CIS’s intro to their study notes the issues being raised and points out that the data collected is primarily self-reported (with all the issues/concerns entailed) –
Concern that immigrants may become a burden on society has been a long-standing issue in the United States. As far back as colonial times there were restrictions on the arrival of people who might become a burden on the community. This report analyzes survey data collected by the Census Bureau from 2002 to 2009 to examine use of welfare programs by immigrant and native households, particularly those with children. The Current Population Survey (CPS) asks respondents about their use of welfare programs in the year prior to the survey,1 so we are examining self-reported welfare use rates from 2001 to 2009.
Any mutineers have insight into these differences?
DVR’d Outsourced and watched it this afternoon and…. I guess I mostly agree with the New York Times. The show wasn’t as bad as it could have been.
I was certainly expecting a much less flattering portrayal of desis, crude jokes about accents, and the like. Instead, most of the show was a traditional fish-out-of-water comedy with the joke often on the opey white guy.
The variety of supporting cast sorta intrinsicly ensure that desi portrayals aren’t unidimensional and at least a couple of the characters have room to emerge with some sophistication. Todd, the lead, has got potential white and desi love interests, a back stabbing nemesis, a project, and a budding protégé.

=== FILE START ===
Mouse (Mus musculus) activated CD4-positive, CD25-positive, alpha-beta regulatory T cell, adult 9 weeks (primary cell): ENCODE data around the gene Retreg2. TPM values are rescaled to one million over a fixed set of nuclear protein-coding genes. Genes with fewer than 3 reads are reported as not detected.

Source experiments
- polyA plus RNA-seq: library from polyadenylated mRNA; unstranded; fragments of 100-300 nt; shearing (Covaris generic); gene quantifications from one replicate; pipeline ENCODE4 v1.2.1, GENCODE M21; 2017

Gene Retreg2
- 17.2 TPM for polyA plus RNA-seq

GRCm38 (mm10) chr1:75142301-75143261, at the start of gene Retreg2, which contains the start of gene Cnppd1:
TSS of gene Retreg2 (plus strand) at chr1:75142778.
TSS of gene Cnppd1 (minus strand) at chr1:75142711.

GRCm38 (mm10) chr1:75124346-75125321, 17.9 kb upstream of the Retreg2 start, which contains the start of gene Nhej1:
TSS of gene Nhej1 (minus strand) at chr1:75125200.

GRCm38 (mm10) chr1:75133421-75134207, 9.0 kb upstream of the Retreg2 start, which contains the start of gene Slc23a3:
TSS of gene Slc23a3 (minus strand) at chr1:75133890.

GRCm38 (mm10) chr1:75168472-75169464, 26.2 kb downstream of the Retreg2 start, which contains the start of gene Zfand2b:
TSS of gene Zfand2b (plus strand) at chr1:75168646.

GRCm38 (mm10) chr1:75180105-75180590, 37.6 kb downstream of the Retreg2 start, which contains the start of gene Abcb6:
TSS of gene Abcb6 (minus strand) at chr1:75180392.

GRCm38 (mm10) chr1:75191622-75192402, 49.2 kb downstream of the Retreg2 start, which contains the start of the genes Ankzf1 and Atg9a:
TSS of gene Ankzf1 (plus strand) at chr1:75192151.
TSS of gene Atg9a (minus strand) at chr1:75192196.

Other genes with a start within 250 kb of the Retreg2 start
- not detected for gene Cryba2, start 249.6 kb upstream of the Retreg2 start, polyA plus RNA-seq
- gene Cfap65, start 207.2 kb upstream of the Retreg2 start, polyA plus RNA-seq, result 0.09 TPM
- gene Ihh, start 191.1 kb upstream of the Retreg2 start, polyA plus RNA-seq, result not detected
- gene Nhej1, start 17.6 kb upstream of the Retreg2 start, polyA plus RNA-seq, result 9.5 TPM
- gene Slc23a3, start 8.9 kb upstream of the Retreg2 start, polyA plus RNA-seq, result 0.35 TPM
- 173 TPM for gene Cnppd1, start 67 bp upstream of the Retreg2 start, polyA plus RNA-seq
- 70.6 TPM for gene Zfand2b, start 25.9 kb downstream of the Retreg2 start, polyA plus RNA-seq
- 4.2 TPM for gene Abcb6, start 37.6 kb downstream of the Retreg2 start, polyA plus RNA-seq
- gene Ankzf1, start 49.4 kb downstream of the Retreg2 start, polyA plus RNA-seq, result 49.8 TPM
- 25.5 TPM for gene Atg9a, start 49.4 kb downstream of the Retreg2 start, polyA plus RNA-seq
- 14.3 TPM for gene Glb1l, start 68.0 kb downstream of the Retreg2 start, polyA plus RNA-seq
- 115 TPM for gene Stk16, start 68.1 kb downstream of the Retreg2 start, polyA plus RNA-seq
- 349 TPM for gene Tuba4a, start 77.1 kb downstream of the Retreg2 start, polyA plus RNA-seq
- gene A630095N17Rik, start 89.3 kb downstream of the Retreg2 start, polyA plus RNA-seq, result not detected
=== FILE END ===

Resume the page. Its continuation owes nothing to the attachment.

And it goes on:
My main problem with the show….it just wasn’t that funny. Todd’s the most developed character and most of his jokes are just too cliché to really hit. The writers appear so eager to avoid simplistic desi characters that they make Todd the simplistic “fresh from Kansas” character instead (does he really expect everyone on the planet to understand a Packer Cheesehead?)
Still, you can see how it takes the Office formula, shakes it up a bit, and tries to create something new. But while so much of the Office is about capturing character nuance (we’ve all worked with or known someone like Dwight), it’s tough to do the same with comparatively alien characters. At least in an initial, 30 minute episode. So, I plan on DVR’ing the upcoming episodes and giving the show a chance to dig out of the laughter deficit it’s currently in.